Is There a Role for Cancer-Directed Surgery in Early-Stage Sarcomatoid or Biphasic Mesothelioma?

Samuel S Kim, David A. Bull, Linda L Garland, Zain I Khalpey, Baldassarre Stea, Sun Yi, Charles C. Hsu

Research output: Contribution to journalArticle

Abstract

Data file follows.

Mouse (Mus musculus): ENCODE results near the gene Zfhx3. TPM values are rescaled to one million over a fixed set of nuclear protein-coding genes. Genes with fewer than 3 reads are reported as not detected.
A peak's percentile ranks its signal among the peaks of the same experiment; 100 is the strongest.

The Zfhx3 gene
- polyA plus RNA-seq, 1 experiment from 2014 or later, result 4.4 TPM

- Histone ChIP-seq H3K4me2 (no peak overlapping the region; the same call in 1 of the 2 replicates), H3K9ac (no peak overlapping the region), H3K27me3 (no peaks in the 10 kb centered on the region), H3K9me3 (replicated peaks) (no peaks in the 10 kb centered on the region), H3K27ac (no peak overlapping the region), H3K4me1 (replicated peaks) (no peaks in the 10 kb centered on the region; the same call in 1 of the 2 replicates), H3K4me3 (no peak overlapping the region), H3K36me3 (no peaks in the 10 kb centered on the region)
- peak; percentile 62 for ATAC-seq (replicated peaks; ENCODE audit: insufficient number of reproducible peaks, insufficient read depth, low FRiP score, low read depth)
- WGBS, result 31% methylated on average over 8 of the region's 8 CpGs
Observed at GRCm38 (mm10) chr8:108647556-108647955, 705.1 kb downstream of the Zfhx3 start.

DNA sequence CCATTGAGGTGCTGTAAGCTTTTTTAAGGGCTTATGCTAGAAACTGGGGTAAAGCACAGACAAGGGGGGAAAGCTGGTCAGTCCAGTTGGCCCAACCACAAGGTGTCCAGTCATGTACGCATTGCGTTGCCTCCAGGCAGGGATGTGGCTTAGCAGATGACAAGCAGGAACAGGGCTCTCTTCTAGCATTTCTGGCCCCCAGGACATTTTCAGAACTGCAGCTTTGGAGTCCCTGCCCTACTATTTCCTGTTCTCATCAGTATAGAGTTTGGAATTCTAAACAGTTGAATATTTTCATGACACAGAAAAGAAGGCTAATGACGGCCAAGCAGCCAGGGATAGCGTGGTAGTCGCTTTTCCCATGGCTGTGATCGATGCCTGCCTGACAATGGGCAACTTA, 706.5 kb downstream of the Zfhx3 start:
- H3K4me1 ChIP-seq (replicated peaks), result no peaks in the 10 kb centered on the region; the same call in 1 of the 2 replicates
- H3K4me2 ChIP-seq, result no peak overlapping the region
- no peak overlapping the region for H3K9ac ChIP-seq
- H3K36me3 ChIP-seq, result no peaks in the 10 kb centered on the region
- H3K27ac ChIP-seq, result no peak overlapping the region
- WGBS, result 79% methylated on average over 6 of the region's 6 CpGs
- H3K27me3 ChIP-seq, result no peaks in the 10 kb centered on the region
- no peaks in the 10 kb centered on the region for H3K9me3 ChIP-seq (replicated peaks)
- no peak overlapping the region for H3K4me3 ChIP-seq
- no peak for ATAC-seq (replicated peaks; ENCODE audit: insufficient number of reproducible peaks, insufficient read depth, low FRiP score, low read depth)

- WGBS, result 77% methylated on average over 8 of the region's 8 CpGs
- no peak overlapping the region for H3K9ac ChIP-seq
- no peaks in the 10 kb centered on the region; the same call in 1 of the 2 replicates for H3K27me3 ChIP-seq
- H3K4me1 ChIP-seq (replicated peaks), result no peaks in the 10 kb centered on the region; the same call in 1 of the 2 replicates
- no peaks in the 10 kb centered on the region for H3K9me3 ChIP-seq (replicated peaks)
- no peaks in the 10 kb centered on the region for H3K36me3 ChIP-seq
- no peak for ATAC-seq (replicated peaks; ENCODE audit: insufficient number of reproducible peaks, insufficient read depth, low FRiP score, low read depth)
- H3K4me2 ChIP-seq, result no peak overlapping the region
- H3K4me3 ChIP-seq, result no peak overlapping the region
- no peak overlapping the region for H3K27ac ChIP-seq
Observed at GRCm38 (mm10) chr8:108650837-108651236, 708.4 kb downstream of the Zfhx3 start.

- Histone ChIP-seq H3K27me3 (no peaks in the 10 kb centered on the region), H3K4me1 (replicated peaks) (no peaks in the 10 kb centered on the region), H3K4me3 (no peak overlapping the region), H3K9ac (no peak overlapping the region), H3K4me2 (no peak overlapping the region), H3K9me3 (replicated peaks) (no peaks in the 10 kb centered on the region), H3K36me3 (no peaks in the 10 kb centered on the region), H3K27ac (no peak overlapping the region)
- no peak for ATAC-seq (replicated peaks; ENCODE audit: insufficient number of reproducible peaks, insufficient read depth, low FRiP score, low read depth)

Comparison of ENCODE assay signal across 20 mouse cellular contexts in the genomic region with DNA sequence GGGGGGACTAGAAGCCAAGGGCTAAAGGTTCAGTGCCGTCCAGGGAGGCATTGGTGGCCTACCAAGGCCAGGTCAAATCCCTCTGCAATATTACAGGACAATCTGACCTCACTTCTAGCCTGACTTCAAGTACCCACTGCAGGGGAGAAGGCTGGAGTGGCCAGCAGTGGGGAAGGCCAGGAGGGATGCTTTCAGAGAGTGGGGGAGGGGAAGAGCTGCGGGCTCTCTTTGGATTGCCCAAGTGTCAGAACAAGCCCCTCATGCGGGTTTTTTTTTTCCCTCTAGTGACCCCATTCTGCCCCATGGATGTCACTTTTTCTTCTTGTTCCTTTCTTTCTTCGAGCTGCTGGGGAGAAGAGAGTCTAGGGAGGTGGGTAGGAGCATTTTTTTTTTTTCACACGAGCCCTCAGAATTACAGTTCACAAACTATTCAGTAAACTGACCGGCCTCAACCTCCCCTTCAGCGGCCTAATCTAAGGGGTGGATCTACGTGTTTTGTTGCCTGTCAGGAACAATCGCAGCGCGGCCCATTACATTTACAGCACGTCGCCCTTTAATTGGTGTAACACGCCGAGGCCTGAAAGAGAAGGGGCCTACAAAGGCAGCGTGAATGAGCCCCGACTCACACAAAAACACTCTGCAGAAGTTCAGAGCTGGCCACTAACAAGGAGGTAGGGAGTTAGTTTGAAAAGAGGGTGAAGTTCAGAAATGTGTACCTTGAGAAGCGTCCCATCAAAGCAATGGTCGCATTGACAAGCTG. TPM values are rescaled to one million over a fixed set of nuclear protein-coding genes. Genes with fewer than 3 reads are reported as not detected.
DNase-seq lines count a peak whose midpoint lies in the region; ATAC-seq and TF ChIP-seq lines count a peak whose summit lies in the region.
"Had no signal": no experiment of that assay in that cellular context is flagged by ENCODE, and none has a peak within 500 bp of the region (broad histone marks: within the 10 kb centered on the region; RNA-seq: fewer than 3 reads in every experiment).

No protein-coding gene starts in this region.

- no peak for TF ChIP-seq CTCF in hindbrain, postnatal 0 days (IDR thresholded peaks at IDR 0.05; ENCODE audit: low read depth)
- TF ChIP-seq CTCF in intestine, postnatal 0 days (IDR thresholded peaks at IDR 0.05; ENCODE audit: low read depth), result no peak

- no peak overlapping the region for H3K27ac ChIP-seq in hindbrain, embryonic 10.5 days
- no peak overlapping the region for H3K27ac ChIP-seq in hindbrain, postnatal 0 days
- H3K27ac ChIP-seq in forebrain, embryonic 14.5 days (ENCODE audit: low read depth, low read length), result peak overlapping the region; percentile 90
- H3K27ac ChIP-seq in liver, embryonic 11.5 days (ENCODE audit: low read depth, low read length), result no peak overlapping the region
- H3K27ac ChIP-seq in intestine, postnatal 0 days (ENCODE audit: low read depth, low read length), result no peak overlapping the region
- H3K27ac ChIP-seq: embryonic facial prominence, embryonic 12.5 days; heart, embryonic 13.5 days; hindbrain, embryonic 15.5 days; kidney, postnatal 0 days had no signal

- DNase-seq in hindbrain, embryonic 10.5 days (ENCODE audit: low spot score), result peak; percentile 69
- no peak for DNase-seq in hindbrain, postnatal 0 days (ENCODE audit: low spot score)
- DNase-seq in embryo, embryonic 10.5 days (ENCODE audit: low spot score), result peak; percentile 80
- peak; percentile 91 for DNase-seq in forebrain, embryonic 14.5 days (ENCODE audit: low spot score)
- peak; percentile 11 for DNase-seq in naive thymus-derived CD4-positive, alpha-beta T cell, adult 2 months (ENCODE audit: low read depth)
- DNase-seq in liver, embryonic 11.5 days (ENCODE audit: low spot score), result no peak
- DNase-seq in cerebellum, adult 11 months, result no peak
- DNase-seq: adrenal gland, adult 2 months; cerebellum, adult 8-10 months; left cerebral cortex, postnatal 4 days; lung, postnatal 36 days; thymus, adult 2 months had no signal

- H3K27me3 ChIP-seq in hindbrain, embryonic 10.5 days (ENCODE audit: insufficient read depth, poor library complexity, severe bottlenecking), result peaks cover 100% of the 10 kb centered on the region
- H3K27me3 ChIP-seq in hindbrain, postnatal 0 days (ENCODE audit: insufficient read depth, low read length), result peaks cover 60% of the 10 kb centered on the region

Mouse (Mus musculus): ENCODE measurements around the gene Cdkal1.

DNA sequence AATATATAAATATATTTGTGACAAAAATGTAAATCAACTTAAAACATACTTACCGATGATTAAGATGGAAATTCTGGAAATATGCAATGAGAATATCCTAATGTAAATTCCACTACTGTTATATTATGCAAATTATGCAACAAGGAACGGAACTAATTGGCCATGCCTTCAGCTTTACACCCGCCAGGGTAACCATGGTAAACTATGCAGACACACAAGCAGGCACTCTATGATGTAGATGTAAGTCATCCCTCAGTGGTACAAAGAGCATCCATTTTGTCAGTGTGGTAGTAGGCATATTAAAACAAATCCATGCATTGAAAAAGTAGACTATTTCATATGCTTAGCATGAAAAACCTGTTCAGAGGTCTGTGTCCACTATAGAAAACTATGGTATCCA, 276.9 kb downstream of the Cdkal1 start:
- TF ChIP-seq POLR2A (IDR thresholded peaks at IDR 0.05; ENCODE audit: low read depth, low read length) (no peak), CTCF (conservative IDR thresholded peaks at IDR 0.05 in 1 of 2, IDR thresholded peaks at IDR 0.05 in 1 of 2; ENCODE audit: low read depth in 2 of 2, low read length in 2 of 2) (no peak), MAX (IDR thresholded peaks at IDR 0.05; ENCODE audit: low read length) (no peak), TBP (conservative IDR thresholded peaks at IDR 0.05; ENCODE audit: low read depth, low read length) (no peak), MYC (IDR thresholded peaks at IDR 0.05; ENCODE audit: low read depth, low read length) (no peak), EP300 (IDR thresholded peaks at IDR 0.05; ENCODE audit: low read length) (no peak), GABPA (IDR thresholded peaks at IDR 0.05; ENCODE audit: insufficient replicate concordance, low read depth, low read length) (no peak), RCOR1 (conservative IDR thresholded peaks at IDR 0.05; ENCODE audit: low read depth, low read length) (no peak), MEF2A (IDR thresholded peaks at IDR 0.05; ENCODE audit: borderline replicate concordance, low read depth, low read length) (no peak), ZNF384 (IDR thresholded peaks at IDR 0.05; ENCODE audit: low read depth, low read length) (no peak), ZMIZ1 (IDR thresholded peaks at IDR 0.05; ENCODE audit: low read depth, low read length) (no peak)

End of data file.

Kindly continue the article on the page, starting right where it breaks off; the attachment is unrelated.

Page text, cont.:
Background: Benefits of surgical resection for early-stage nonepithelioid malignant pleural mesothelioma (MPM) have not been clearly elucidated. This study investigated whether cancer-directed surgery affects overall survival compared with nonsurgical therapies for T1-T2 N0 M0 sarcomatoid or biphasic MPM patients. Methods: Adult patients with clinical stage I or II MPM were identified in the National Cancer Database from 2004 to 2103. Patients who underwent cancer-directed surgery were matched by propensity score with patients who had received chemotherapy/radiotherapy or no treatments. Overall survival was compared using a Cox proportional hazard regression model. Results: From National Cancer Database queries, 878 patients with clinical stage I or II MPM with sarcomatoid (n = 524) or biphasic (n = 354) histology were identified. Overall median survival was 5.5 months for patients with sarcomatoid mesothelioma. The cancer-directed surgery improved overall survival compared with no operation (median survival, 7.56 months vs 4.21 months, respectively; p < 0.01). In the biphasic group, median overall survival was 12.2 months. Again, the cancer-directed surgery improved survival compared with no operation (15.8 months vs 9.3 months, p < 0.01). For both histologies, the cancer-directed surgery improved overall survival compared with those who underwent chemotherapy or radiotherapy, or both, without resection (p < 0.05). Perioperative mortality was 6.0% at 30 days and 21.4% at 90 days. Conclusions: The cancer-directed surgery is associated with improved survival in early-stage MPM patients with nonepithelioid histology compared with those who did not undergo resection or chose medical therapy. Given the high perioperative mortality, a careful patient selection and multidisciplinary evaluation is recommended.